• Connecting with an adult-wary kid
• Being in the moment and working within her life-space
• Use models like the circle of courage to determine and meet the needs of the young person
• Using relationship technology to help the child to attach / have healthy relationship with others
• Assist with behaviour management strategies and activity programming (around life skills)
• And as one of our pioneers Urie von Bronfenbrenner said: “Every child needs at least one adult who is irrationally crazy about him or her”, and you would have the time to be this for a child that may at times be hard to love.

These were some thoughts that came to mind. May the encounter be blessed and a catalyst for the young person to become comfortable in her own skin.

Rika Swanzen

Good morning!

This is my first time trying to contribute to a discussion so I hope I'm doing it correctly!

Anyway, I think that you already have the terminology. You just used it! 'Life skills' and ' her work on her reactions to situations and increase her confidence' are perfect. Also, I would say that if this plan is for the mother I maybe wouldn't use too much CYW jargon anyway, unless she specifically requested that. Personally it's just my philosophy to keep things simple. If she has already asked you to do this my guess is that she's confident in your skills and just wants to know what you'd do. You don't really need to 'sell' yourself any more, just explain the plan like you would to someone who didn't know all the fancy terms. Obviously this is just my opinion and I don't have all the information so I may be way off track but I hope it helps!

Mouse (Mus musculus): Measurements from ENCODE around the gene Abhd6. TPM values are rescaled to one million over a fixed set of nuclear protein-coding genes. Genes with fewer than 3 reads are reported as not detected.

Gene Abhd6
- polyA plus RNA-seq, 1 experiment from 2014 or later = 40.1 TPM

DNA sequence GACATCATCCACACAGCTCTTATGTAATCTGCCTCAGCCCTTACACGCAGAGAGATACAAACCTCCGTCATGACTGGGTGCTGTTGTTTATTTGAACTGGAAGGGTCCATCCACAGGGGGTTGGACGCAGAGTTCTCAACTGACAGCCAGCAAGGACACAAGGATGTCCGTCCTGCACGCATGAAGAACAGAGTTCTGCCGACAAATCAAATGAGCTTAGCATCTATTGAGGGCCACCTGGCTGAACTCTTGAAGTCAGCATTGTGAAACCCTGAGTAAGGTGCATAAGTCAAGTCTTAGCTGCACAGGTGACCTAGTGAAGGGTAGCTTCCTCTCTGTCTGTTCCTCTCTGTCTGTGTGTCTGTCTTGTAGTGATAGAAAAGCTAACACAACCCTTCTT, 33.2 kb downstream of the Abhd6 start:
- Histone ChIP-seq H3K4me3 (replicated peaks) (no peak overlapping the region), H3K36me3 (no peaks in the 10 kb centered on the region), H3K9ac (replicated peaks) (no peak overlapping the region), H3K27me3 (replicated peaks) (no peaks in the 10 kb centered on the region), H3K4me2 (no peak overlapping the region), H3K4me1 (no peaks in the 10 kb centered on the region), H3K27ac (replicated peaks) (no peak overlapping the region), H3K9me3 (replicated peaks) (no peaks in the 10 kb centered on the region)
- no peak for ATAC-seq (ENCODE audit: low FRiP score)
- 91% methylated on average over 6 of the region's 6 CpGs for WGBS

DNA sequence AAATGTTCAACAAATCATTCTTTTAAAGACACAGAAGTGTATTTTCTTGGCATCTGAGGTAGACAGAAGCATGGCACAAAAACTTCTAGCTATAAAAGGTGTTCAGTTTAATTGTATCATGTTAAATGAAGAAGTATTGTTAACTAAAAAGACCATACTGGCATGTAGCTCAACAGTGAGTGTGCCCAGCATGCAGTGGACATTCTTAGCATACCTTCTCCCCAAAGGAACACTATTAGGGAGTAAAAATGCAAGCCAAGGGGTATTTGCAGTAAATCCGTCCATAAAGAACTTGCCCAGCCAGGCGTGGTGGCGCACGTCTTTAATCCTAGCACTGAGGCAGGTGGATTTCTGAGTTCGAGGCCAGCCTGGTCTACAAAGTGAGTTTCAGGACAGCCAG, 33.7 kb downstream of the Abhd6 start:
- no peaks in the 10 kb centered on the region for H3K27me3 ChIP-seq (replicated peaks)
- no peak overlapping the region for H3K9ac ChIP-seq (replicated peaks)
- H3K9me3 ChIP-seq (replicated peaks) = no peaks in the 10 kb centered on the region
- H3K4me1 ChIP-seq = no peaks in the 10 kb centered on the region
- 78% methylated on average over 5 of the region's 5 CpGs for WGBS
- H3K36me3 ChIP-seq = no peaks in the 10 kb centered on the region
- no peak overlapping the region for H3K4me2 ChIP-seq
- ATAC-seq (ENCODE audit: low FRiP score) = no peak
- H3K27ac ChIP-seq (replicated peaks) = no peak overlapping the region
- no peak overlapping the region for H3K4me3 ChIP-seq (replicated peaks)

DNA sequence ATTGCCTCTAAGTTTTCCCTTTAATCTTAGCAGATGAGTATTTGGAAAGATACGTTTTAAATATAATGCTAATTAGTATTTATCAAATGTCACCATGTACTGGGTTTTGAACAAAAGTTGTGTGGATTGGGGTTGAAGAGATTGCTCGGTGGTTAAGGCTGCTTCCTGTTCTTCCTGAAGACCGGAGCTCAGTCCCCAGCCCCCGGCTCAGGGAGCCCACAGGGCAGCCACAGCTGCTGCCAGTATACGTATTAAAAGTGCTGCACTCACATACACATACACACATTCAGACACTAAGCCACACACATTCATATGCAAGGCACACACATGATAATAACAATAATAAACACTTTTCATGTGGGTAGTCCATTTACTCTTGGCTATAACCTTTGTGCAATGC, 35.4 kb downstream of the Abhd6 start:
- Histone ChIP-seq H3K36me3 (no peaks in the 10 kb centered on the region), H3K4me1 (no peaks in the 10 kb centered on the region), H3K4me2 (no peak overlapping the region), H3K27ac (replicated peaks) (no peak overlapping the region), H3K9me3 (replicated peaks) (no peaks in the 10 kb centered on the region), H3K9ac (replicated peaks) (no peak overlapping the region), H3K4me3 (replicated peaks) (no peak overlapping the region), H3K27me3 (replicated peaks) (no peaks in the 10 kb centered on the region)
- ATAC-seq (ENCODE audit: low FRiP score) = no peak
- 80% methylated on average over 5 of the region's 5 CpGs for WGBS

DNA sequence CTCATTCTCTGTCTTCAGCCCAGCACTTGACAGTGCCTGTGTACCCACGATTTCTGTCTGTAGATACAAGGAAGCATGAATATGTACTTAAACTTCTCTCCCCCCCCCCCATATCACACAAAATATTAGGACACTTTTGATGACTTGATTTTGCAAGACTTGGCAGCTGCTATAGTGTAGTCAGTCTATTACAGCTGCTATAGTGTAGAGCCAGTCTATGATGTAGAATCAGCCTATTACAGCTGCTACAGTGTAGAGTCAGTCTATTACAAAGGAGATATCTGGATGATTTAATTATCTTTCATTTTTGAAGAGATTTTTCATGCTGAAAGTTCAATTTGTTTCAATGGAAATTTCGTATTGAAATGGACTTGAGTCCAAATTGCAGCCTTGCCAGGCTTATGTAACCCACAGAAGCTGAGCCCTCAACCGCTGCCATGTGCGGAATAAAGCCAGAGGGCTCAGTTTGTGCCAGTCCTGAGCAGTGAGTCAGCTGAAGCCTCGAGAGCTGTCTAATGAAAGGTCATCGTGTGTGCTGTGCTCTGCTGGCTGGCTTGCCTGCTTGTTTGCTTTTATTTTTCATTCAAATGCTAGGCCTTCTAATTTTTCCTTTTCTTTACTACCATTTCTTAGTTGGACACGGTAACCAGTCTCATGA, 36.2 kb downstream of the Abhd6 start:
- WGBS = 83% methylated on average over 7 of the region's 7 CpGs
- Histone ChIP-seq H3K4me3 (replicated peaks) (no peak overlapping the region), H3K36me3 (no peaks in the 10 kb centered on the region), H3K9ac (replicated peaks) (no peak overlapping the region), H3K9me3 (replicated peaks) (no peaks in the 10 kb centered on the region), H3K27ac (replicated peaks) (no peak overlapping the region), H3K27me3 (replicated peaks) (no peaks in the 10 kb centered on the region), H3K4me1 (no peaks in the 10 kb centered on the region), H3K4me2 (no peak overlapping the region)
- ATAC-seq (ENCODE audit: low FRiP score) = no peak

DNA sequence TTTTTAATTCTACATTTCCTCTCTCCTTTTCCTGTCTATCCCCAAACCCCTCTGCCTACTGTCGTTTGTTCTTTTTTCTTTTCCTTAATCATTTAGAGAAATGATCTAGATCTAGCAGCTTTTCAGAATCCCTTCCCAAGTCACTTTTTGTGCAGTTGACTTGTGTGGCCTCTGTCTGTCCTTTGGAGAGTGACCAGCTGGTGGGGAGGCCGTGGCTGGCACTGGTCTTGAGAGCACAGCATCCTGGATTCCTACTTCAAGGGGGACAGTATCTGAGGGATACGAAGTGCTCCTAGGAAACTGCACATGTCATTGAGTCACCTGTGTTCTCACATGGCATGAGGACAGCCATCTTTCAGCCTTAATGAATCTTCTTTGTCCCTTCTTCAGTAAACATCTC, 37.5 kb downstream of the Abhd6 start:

Also, a small note from my personal experience: trust your skills. They're still there, even if they haven't been used in a while. I've been out of frontline work for a while now and was starting to worry that I'd forget things, but as I've encountered certain situations recently I realised that all my skills are still there and come back when I need them. Like you said, your heart is still in this so I think once you get back to things in this situation you'll regain confidence in your skills!

Good luck!

Megan Besner

Work from a strengths based perspective

Focus on improving Social Skills (lets face it, not making a full day of school is directly related to inappropriate social skills)

Lisa Penner

Hi Clover.

Wonderful work you are planning. Listening to what you are saying I hear something like the following statement. I hope it helps add some clarity and sparks some more ideas! You know what you have to offer. Best of luck in your work with this young person!

“This young person is missing out on daily, developmental opportunities to experience success due the current situation. The assigned school has proven unprepared to support these needs and the parents are missing opportunities to support the family due to the demands of providing care and supervision. My Child and Youth Care work can (1) provide respite care for primary caregiver, (2) support development of self-confidence and practical life skills, and (3) identify practical options and positive choices for daily living.”

James Freeman